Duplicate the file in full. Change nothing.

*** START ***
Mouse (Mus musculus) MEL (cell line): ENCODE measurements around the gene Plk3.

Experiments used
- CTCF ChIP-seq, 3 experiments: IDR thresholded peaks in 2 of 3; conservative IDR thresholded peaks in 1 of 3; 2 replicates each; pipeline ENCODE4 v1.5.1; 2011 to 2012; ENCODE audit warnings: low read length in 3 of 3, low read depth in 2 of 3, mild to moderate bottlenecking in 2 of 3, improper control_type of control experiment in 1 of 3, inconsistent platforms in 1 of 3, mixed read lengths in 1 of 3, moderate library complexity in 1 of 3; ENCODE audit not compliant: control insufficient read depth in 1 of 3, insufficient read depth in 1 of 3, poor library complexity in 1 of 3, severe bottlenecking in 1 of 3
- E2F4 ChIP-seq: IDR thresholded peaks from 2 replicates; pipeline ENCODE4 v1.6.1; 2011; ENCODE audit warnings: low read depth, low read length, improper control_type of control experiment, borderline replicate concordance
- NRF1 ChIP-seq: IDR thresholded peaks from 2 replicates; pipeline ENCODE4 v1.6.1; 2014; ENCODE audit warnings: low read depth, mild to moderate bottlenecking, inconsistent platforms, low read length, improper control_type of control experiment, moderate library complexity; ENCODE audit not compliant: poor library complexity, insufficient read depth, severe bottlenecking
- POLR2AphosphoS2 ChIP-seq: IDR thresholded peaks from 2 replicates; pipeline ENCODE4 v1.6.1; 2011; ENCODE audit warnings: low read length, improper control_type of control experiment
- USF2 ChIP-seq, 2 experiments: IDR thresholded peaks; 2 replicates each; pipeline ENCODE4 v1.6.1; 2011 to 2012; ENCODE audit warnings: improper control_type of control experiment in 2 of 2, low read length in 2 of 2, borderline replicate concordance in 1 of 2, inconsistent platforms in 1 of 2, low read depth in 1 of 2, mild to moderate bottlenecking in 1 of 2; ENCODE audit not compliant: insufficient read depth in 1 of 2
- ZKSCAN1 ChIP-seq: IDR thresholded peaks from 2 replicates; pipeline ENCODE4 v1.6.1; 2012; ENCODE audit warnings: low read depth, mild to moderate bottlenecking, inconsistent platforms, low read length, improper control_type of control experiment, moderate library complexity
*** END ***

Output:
Mouse (Mus musculus) MEL (cell line): ENCODE measurements around the gene Plk3.

Experiments used
- CTCF ChIP-seq, 3 experiments: IDR thresholded peaks in 2 of 3; conservative IDR thresholded peaks in 1 of 3; 2 replicates each; pipeline ENCODE4 v1.5.1; 2011 to 2012; ENCODE audit warnings: low read length in 3 of 3, low read depth in 2 of 3, mild to moderate bottlenecking in 2 of 3, improper control_type of control experiment in 1 of 3, inconsistent platforms in 1 of 3, mixed read lengths in 1 of 3, moderate library complexity in 1 of 3; ENCODE audit not compliant: control insufficient read depth in 1 of 3, insufficient read depth in 1 of 3, poor library complexity in 1 of 3, severe bottlenecking in 1 of 3
- E2F4 ChIP-seq: IDR thresholded peaks from 2 replicates; pipeline ENCODE4 v1.6.1; 2011; ENCODE audit warnings: low read depth, low read length, improper control_type of control experiment, borderline replicate concordance
- NRF1 ChIP-seq: IDR thresholded peaks from 2 replicates; pipeline ENCODE4 v1.6.1; 2014; ENCODE audit warnings: low read depth, mild to moderate bottlenecking, inconsistent platforms, low read length, improper control_type of control experiment, moderate library complexity; ENCODE audit not compliant: poor library complexity, insufficient read depth, severe bottlenecking
- POLR2AphosphoS2 ChIP-seq: IDR thresholded peaks from 2 replicates; pipeline ENCODE4 v1.6.1; 2011; ENCODE audit warnings: low read length, improper control_type of control experiment
- USF2 ChIP-seq, 2 experiments: IDR thresholded peaks; 2 replicates each; pipeline ENCODE4 v1.6.1; 2011 to 2012; ENCODE audit warnings: improper control_type of control experiment in 2 of 2, low read length in 2 of 2, borderline replicate concordance in 1 of 2, inconsistent platforms in 1 of 2, low read depth in 1 of 2, mild to moderate bottlenecking in 1 of 2; ENCODE audit not compliant: insufficient read depth in 1 of 2
- ZKSCAN1 ChIP-seq: IDR thresholded peaks from 2 replicates; pipeline ENCODE4 v1.6.1; 2012; ENCODE audit warnings: low read depth, mild to moderate bottlenecking, inconsistent platforms, low read length, improper control_type of control experiment, moderate library complexity